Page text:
• Your disapproval of the word "unrealistic" does not invalidate the argument. Personally, I think the word "unnatural" better describes the proportions of most of the princesses. A corseted waist is not natural; it is manipulated. When such a waist is combined with the generous busts with which many of the princesses are endowed, the resulting figure is indeed unrealistic for the vast majority of women, particularly if they want to maintain their health. In any case, if your concern is more with the word "unrealistic" than it is with the broader argument, change that word to one that is more appealing to you and move on.
  • "Historical accuracy" is not a good enough reason. If it's a historical argument (i.e. "Women at that time would have worn corsets."), let's push it one further and give them less-than-perfect teeth and blemished skin and hands calloused from all that housecleaning (I'm looking at you, Cinderella.). I won't accept the "historical accuracy" argument when so much else is deliberately retouched for appeal.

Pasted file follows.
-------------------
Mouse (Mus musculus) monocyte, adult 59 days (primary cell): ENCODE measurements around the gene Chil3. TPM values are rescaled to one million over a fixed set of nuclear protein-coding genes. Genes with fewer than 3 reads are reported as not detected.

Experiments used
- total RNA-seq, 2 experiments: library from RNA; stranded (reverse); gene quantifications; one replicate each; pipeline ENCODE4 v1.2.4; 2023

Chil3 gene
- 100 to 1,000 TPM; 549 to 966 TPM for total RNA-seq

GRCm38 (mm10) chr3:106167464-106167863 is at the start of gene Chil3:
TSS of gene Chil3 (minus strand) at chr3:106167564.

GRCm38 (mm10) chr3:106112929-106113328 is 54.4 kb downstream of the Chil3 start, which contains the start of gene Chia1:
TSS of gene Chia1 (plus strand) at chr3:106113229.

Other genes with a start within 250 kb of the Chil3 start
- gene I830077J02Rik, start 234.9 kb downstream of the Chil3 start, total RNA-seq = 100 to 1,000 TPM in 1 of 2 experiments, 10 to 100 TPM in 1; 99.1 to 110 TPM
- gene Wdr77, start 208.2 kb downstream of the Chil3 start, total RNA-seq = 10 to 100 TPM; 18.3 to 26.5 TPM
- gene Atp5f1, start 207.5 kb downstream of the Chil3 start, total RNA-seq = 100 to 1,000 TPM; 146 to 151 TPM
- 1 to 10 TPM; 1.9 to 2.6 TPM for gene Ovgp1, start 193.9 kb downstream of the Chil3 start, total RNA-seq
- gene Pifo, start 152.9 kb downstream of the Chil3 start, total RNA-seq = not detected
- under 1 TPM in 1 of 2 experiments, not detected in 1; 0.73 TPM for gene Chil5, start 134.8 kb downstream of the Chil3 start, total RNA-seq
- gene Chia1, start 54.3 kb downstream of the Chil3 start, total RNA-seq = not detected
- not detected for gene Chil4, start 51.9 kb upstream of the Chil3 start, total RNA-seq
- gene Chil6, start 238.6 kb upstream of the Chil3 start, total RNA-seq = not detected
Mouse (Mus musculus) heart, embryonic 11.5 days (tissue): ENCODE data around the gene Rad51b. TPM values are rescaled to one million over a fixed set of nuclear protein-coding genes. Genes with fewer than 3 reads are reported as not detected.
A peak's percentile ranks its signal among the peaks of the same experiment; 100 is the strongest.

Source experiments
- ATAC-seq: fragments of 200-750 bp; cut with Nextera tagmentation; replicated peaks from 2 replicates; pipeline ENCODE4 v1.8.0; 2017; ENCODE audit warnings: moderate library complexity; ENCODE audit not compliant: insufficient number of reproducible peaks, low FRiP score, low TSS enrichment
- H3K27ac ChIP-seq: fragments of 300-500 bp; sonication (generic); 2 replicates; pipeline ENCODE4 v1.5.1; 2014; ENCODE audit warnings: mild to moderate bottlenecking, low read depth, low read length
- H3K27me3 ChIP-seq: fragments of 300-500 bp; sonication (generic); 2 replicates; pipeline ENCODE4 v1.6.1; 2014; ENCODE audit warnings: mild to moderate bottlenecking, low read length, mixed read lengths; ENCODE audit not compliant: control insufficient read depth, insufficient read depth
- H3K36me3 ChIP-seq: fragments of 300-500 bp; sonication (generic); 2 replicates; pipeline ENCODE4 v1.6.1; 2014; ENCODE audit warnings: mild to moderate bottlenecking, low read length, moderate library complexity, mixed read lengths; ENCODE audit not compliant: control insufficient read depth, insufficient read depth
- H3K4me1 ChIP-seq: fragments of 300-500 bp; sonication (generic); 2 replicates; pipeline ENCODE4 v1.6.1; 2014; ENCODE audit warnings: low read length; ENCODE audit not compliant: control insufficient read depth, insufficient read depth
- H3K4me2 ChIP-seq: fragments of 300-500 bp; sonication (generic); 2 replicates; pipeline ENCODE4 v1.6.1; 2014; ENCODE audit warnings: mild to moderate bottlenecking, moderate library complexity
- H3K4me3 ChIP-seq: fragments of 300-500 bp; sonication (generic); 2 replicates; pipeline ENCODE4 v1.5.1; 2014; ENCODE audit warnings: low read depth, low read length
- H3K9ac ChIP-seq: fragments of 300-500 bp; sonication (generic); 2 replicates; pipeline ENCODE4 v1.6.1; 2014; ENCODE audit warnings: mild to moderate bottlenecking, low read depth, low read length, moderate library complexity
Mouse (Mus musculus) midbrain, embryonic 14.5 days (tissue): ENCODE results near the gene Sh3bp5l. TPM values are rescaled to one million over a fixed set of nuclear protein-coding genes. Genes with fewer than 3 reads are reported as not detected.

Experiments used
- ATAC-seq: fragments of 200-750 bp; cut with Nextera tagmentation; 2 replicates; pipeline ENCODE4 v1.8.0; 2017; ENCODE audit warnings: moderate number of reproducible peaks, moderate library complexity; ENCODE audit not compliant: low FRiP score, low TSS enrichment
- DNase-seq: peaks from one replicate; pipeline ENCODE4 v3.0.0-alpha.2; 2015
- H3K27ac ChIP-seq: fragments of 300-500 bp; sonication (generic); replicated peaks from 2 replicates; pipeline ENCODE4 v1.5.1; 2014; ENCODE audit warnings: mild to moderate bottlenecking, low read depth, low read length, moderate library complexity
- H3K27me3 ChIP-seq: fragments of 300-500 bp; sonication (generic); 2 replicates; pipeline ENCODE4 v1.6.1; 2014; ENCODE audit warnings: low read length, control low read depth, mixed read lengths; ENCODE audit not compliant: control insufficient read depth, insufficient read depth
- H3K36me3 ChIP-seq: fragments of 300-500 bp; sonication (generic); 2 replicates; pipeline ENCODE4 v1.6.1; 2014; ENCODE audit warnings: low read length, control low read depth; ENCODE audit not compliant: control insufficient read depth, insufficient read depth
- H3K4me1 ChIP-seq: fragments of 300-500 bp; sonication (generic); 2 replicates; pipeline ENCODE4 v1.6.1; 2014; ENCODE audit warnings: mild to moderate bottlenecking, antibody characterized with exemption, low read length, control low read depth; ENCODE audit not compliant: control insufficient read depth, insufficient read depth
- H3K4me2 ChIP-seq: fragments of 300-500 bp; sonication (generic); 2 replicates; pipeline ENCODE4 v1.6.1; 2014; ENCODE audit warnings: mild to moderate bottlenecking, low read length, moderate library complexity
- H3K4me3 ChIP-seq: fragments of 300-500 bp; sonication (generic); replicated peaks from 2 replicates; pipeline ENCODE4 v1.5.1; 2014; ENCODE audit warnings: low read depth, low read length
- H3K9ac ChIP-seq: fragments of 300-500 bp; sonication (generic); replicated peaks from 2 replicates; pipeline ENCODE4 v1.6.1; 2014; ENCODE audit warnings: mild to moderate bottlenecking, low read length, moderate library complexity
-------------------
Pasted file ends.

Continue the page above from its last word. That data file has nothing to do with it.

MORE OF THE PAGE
• It's a fairy tale kingdom, whether or not it's reminiscent of the golden days of yore. Who says that the women in wherever it was once upon a time wore corsets anyway? Maybe the beauty standard in fairy land then was broader, and maybe the women decided they were okay with not cinching their waists. Would that be so terrible?
Part of me can't believe we're even still talking about this, but recently, I witnessed a rather vitriolic exchange between two teenagers on Facebook (a curvy gal and a rail-thin guy) so I guess we're not quite through picking apart whether or not Disney princesses have realistic waists. I've rambled on a bit long here and haven't even gotten to the part where cartoon villains often have physical characteristics that are off-putting or absurd or don't conform with modern beauty standards. If that's not just as problematic as this waistline situation, I don't know what is.